IDTechEx recently attended the SID Organics meeting held at Imperial College London. Here we will provide a brief update on the activities of several major chemical companies that are actively pursuing OLED.
Dr Anna Hayer tells us that 100+ researchers are working on OLEDs at Merck. They have an active research programme on solution- processable small-molecule OLEDs. The main advantages of small molecules are that they have high-purity and high-performance, but they are also typically difficult to solubilize and print as high-quality film.
Merck has made significant progress towards solution-processing these devices. Their best devices are not however fully solution-processed. The ETL (electron transport layer) and the HBL (hole blocking layer) are evaporated. This enhances performance and, Dr Hayer argues, does not compromise the scalability that solution-processing affords. This is because the top two layers are put down during blank deposition process, meaning that patterning will not be required.
This hybrid manufacturing approach enables Merck to reach efficiency and lifetime levels of 10-15 cd/A and 50,000-75,000 hours for red emitters, respectively, and 75 cd/A and 200,000-225,000 hours for green ones, respectively. All measurements are at 1000 cd/m2. It is noted that without the evaporated ETL layers, the performance is constrained to <10cd/A and <50 cd/A for red and green emitters, respectively.
Merck uses spin-coating in the main. It however has joint programmes with customers on inkjet printing the OLEDs. Merck cannot publically share their result on this front.
Merck has also investigated the stability of their OLEDs. They now understand that the EML layer is the most sensitive layer to air. More critically, Merck understands that the EML layer also suffers from photo-oxidisation. This suggests that device processing should take place mostly under yellow light. It is also found that red emitters are more prone to photo-oxidisation.
Interestingly, degradation under light is irreversible, whereas that under dark is reversible, e.g., under N2 environment. Moreover, the EML layer is more sensitive to oxygen than water. This is partly because oxygen becomes ionised upon interaction with the EML layer, which in turn makes it more harmful to EML. This generates a self-destructive positive feedback loop.
Dr Olivier Gaudin discussed the latest progress on Solvay's programme on solution-processable small-molecule devices. Dr Gaudin thinks that solution-processing results in simple structures with lower cost, but they also tend to result in a lower performance level (compared to evaporation).
Solvay works with Plextronics in making their devices. The latter supplies the HIL (hole injection layer) and HTL (hole transport layers), while the former works mostly on the EML (emissive) and ETL (electron transport) layers.
Solvay has conducted a detailed study to understand the maximum performance level achievable using solution-processable layers. This study consists of a series of experiments in which one or multiple layers are solution-processed in an otherwise evaporated device. The idea is that the evaporated version gives the maximum performance level and therefore replacing a layer with a solution-processed one will give the best achievable result for that layer.
Solvay finds the switching the processing of HIL and HTL layers from evaporation to solution-processing (Plextronics materials) involves no penalty in performance. This is because the performance levels remain largely the same between the fully and partially evaporated devices. These devices offer 10,000 hours of lifetime (@3,000 nits) and 25-27.5 lm/W at 1,000 nits.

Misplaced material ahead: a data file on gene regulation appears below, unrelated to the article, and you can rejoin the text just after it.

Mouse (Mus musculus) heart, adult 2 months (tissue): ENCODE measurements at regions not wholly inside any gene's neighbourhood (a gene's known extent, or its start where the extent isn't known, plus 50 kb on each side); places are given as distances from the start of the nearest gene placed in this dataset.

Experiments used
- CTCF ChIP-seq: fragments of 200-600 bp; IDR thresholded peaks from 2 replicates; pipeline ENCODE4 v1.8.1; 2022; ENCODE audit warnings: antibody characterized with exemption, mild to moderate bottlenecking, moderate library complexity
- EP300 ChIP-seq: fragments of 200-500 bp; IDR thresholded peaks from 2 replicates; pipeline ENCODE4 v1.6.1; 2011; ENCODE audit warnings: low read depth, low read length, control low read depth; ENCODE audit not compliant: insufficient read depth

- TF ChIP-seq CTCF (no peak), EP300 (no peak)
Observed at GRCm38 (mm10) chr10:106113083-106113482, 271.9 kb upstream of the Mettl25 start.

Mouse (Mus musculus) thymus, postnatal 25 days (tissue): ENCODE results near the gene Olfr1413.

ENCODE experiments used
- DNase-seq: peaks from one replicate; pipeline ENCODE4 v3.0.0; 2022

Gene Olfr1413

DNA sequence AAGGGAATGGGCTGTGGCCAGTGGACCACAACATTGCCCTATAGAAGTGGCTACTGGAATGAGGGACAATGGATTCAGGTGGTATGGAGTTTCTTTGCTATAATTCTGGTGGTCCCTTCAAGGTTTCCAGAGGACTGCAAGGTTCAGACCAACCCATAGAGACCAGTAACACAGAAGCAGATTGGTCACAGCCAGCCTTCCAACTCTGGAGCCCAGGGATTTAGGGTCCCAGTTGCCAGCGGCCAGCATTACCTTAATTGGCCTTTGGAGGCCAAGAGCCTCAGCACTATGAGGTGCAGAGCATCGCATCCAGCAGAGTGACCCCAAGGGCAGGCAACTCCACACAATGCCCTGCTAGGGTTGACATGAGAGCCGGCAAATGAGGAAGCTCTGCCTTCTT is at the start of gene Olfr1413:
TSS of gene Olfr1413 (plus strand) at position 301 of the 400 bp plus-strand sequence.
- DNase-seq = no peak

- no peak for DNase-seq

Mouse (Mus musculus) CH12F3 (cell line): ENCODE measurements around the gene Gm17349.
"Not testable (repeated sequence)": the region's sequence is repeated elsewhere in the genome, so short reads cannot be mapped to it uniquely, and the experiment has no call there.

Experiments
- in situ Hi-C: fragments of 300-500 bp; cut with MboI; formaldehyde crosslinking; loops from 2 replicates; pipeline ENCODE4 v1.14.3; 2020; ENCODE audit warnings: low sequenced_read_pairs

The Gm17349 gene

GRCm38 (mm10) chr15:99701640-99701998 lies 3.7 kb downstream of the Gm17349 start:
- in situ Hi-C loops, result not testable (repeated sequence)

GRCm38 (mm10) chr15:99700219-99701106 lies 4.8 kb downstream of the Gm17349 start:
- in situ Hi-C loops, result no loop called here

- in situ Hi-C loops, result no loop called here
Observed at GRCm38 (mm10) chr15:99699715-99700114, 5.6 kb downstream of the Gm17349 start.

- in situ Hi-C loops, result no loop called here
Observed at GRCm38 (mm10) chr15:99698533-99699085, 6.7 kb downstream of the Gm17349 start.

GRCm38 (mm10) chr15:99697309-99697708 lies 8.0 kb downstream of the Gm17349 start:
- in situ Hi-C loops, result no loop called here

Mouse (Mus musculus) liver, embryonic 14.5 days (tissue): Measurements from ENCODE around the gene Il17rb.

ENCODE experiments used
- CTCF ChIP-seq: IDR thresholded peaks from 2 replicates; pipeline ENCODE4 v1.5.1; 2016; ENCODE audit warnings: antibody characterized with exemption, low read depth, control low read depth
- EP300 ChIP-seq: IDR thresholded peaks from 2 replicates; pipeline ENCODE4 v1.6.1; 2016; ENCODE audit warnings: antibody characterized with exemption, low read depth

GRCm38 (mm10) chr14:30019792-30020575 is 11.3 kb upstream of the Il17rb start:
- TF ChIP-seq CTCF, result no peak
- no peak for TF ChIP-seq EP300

In contrast, Solvay finds that switching the processing of the EML and ETL layers from evaporation to solution-processing results in a degradation of lifetime and power efficiency by a factor of 4 and 1.3, respectively. Devices with solution-processed HIL, HTL and EML layers offer 4K hrs lifetime (@3,000 nits) 17-20 lm/w at 1,000 nits. Dr Gaudin argues that morphology and solvent choice are critical to forming high-quality printed EML and ETL layers.
Solvay is also participating in a joint-research programme to develop large-sized flexible solution-processed OLEDs. In this programme, the Holst Centre performs the printing and provides the thin-film flexible encapsulant, Plextronics provides the HILK and HTL layers, Solvay develops the EML and ETL layers, Dupont Teijin supplies the flexible PEN substrate and Phillips carriers out the measurements. It is noted that the transparent conductor consists of ITO layers supplemented with a printed silver grid network.
Cambridge Display Technology, Dr Martina Pintani
Cambridge Display Technology (CDT) (now bought by Sumitomo) uses polymeric OLEDs for solution-processing their devices. In house, they mostly perform spin-coating. They however also run a project on inkjet printing their OLEDS and Dr Martina Pintani claims that they have almost reached performance parity with spin-coated devices.
Dr Martina Pintani tells us that the electronic properties of polymeric OLEDs are determined by the polymer backbone, while side chains control the physical properties. CDT uses ITO as the transparent conductor and PDOT:PSS as the hole-injection layer. In their device, a hybrid manufacturing technique is employed whereby all the organic layers are solution-processed.
Interestingly, CDT introduces a 15-nm iL (interlayer) between the EML and HIL. This is to separate the emission area from the HIL where quenching can take place. This enhances the performance. Their best devices offer an efficiency of 31, 73, and 10 cd/A for red, blue and green emitters, respectively. The lifetimes are 200,000, 100,000 and 13,000 hours for red, blue and green emitters, respectively.
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Top image: ACS